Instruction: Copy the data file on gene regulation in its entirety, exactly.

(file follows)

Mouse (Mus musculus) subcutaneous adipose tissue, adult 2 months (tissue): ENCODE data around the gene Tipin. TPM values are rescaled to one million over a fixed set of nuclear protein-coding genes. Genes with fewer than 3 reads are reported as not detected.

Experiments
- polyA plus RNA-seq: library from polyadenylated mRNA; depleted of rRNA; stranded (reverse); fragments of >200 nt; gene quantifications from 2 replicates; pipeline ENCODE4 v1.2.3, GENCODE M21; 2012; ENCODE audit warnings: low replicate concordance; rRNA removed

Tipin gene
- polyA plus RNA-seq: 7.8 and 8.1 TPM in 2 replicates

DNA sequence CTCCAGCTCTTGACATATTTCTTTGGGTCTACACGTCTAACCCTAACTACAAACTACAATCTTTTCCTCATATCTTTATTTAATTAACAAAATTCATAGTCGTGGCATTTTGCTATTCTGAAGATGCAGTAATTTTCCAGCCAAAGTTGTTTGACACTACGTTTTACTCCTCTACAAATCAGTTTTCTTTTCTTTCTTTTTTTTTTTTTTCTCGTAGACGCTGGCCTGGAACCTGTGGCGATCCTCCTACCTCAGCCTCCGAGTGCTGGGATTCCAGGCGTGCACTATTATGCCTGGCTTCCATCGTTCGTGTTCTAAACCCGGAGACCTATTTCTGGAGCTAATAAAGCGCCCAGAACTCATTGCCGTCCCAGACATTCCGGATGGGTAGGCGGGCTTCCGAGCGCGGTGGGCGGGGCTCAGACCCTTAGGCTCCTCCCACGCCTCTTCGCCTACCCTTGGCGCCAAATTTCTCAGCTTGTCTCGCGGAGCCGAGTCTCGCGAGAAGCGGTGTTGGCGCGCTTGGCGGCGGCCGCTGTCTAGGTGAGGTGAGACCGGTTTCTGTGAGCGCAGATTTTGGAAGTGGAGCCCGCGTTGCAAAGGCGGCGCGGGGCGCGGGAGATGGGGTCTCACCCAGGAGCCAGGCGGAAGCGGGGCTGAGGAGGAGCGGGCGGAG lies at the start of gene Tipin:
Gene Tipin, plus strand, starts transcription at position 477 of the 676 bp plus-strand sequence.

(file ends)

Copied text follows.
Mouse (Mus musculus) subcutaneous adipose tissue, adult 2 months (tissue): ENCODE data around the gene Tipin. TPM values are rescaled to one million over a fixed set of nuclear protein-coding genes. Genes with fewer than 3 reads are reported as not detected.

Experiments
- polyA plus RNA-seq: library from polyadenylated mRNA; depleted of rRNA; stranded (reverse); fragments of >200 nt; gene quantifications from 2 replicates; pipeline ENCODE4 v1.2.3, GENCODE M21; 2012; ENCODE audit warnings: low replicate concordance; rRNA removed

Tipin gene
- polyA plus RNA-seq: 7.8 and 8.1 TPM in 2 replicates

DNA sequence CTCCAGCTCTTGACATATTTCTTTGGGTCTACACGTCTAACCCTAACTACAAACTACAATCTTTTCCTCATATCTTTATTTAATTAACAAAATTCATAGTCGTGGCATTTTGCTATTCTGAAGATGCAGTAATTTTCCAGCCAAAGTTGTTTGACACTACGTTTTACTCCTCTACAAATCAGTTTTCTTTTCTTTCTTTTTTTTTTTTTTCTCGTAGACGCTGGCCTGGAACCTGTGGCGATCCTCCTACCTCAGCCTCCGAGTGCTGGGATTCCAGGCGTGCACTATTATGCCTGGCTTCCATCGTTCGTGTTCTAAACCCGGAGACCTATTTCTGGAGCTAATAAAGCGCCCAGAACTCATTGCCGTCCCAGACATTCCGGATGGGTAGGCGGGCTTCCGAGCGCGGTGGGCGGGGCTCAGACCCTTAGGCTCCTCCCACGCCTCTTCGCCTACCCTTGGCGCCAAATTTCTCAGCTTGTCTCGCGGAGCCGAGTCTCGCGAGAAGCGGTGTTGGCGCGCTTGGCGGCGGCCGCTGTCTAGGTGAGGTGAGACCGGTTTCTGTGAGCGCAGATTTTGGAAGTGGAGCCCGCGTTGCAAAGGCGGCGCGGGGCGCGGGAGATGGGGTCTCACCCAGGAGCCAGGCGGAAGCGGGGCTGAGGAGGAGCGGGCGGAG lies at the start of gene Tipin:
Gene Tipin, plus strand, starts transcription at position 477 of the 676 bp plus-strand sequence.